ThermCERT - Thermal and Carbon Efficiency Reporting Tool.
Stevenson Astrosat, UNITED KINGDOM
There is a global drive to reduce carbon thermal emissions and many schemes have been created to provide incentives for adoption and investment in thermal efficiency technologies or plans whilst we work towards longer-term sustainable energy. These include, carbon credits, trading and taxation strategies adopted by many governments worldwide. The thermal technology exists to reduce emissions but systems to deploy these in our communities are still in an early stage. There are many challenges and cross industry innovation is paramount.
Thermal wastage in buildings plays a large role in carbon inefficiencies and a lot of our governments' environmental policies are directed toward the building and urban regeneration sectors. Both in terms of driving investment in upgrades to existing buildings or towards ensuring new building projects are planning to be thermally efficient.
Conducting energy audits over large areas within a city is vital and our community leaders and building owners need to know where to look for "worst offenders" who need to work on their emissions. There is a need for a full cost effective and openly efficient method to do this which combines ground- air and space data options.
Once thermal projects are started, an independent tool is vital to track the progress of a project over its lifetime and beyond. This is even more vital where justified and pivotal financial incentives or carbon trading underpin the investments. Indeed a small minority of projects get funding but do not use that funding to it's maximum, if at all, the buildings can still be inefficient and this is very damaging to the entire carbon efficiency model. It holds our communities back from mass adoption. In other cases a municipality or community is missing out on maximum carbon credit value due to low quality, infrequent measurements throughout a project.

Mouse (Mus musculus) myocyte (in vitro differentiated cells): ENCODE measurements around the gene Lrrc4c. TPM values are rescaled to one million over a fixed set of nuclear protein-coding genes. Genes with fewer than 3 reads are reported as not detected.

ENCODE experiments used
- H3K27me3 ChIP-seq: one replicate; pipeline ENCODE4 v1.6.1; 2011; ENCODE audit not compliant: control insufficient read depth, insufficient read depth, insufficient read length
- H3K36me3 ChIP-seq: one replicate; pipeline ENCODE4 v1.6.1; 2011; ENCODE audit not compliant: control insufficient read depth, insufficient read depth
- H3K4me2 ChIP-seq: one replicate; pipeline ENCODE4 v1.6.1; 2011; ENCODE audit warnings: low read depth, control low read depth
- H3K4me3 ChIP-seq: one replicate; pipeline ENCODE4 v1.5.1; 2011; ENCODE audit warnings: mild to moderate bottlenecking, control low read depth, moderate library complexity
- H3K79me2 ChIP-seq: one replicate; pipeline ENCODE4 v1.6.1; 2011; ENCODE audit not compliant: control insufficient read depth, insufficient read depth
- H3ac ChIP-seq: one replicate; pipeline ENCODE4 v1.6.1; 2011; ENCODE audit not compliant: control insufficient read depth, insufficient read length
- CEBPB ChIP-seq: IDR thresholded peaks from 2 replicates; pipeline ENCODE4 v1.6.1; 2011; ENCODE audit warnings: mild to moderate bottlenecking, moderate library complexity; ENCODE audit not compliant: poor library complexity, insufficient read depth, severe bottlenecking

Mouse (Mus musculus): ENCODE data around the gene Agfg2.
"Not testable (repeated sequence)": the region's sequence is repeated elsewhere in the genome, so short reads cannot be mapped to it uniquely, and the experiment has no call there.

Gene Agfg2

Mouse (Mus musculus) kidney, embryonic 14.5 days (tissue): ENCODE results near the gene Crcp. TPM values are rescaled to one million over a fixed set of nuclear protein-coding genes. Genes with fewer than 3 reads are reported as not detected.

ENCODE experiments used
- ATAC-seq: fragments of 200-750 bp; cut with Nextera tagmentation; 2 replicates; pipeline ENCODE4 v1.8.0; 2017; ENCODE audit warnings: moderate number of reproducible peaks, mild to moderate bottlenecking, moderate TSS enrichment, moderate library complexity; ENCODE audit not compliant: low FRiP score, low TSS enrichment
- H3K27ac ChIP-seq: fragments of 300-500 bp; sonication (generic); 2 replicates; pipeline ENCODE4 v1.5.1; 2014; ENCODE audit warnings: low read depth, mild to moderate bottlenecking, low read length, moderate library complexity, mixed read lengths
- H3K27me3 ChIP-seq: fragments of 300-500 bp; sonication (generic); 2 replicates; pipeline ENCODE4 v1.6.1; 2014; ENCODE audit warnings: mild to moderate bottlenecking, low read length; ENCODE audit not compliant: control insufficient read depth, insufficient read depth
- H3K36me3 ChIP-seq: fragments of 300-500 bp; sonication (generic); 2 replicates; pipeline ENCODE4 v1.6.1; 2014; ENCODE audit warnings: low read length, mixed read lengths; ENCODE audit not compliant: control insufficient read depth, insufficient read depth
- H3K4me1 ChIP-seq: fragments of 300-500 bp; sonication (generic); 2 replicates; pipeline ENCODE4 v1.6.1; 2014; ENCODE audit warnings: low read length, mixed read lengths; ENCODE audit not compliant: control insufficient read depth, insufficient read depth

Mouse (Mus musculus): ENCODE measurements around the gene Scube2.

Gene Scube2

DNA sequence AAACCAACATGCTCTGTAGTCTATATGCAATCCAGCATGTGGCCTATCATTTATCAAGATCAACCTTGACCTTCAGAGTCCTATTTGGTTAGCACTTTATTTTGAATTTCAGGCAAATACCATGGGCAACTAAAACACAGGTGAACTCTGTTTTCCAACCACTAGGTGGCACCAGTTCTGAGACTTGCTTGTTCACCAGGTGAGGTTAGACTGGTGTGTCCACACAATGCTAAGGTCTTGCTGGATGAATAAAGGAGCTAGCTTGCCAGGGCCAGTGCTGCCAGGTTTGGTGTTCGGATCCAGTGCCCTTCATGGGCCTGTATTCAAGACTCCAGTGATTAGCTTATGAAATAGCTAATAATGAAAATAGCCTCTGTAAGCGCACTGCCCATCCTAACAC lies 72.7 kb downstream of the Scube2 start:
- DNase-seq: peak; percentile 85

The Energy Performance Certificate (EPC) standard has been a very successful "currency" for thermal efficiency measurement. EPCs are localised, expensive, infrequent and tend to work only for smaller scale buildings. A vehicle or hand-held city-wide scan to target "worst offenders" would be very expensive and speculative and often stop a community or builder form considering investment.
These challenges are targeted by ThermCERT.
ThermCERT will generate repeated EPC by using thermal cameras on satellites, designed primarily to monitor our Earth for global warming and emergencies. An initial scan over a large area using NASA and ESA instruments will show the worst offenders. Advanced spectrographic techniques will show, in great detail, buildings with bad roof materials - vital for reducing the urban heat island in hot cilmates. Indeed this would also allow for community EPC, i.e. what's this city's overall thermal footprint.
If an area is selected for a thermal efficiency investment we can use the satellite archive and near real time repeat scans to help measure the time sensitive and continued carbon value of that housing area or building; leading to optimum carbon adoption and maximum use of our desire to support global lower carbon footprints.
We aim to present the findings of initial pilot tests of ThermCERT which was awarded the 2012 GMES/DLR environmental challenge award.
We will show the processes under development, pilot results from initial tests and how we aim to link various data points from space segments to ground and UAV IR scans.